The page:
Said Blago in response: "Well I didn't really get any money for any of the photos I took because I probably took hundreds of them an couldn't be bothered to ask everyone for money." Also, he wanted to get out among the people.
The interview was a longish one and not lacking for Blago soundbites, nor do I think it was necessarily a bad decision for Blago to remain in Illinois since there were a few moments when Chris Wallace looked like his might like to throttle him. The main takeaway, however, appears to be that politics has not seen the last of Blago! Something he reiterated this morning:
"[I]f you're asking me, do I believe there is a potential political comeback in the future? When I'm vindicated in this case, absolutely I do. Because people will see that I was willing all by myself almost ... to fight the power of the federal government and correct this imbalance. There is something very dangerous in America today where you can have prosecutors with that power...I'm not ruling myself out as coming back, because I will be vindicated in this case. I'm significantly closer to vindication than I ever was."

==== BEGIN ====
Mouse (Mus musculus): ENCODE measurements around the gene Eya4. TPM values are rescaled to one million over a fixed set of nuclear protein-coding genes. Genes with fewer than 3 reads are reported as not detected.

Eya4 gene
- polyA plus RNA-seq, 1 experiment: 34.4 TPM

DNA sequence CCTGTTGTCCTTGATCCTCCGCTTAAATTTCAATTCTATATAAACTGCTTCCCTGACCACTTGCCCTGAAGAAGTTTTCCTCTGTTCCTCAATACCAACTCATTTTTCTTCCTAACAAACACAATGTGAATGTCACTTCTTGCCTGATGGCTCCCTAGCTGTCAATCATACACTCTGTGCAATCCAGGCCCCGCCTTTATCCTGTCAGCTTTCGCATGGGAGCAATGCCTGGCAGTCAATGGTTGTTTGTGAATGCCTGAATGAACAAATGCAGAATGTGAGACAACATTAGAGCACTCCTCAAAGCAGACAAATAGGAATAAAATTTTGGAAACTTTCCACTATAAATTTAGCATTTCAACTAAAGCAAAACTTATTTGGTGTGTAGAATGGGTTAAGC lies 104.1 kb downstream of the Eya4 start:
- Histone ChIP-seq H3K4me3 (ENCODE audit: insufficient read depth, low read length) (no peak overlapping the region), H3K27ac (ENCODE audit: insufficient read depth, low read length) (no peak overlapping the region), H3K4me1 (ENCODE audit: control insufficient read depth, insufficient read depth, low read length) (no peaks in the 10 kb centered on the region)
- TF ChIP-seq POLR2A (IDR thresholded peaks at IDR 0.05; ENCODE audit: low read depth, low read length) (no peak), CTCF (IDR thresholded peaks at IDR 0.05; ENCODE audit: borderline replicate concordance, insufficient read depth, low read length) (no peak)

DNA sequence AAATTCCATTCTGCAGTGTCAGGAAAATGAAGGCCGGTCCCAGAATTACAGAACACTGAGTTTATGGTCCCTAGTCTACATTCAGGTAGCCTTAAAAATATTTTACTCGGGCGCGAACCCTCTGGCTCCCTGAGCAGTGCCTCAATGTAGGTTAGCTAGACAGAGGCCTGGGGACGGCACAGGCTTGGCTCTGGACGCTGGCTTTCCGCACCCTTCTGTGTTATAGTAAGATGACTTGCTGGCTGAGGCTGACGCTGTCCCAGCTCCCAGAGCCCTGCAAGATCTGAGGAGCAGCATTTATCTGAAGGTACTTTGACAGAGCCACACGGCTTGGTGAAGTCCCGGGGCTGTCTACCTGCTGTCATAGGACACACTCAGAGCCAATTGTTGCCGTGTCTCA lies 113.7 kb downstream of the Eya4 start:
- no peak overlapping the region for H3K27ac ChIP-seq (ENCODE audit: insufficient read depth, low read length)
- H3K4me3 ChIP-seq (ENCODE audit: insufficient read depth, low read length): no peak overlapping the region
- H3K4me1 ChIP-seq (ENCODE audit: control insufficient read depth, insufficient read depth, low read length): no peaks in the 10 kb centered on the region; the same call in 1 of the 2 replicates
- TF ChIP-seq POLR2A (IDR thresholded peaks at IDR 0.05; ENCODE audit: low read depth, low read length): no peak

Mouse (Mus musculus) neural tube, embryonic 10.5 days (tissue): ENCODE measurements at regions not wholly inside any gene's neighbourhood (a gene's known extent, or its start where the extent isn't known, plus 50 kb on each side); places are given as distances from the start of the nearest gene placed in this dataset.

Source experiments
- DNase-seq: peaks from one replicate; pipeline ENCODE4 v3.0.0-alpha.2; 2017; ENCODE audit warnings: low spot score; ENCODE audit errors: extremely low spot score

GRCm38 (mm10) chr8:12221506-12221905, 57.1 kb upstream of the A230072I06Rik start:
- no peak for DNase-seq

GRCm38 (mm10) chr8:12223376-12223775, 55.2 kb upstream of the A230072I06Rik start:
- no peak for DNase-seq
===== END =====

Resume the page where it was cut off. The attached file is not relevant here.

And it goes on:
A few years ago this would merely have been a sad, funny anecdote marking the end of a troubled politician's career. But considering the state of politics today I don't think it's at all unreasonable for Blago to think he has a future in government, in fact, now that's he out of court he can start to make use of his Twitter account...we all know that's the first place an embattled politician looks to to restart their career. Watch the interview below.
The original version of the story appears here.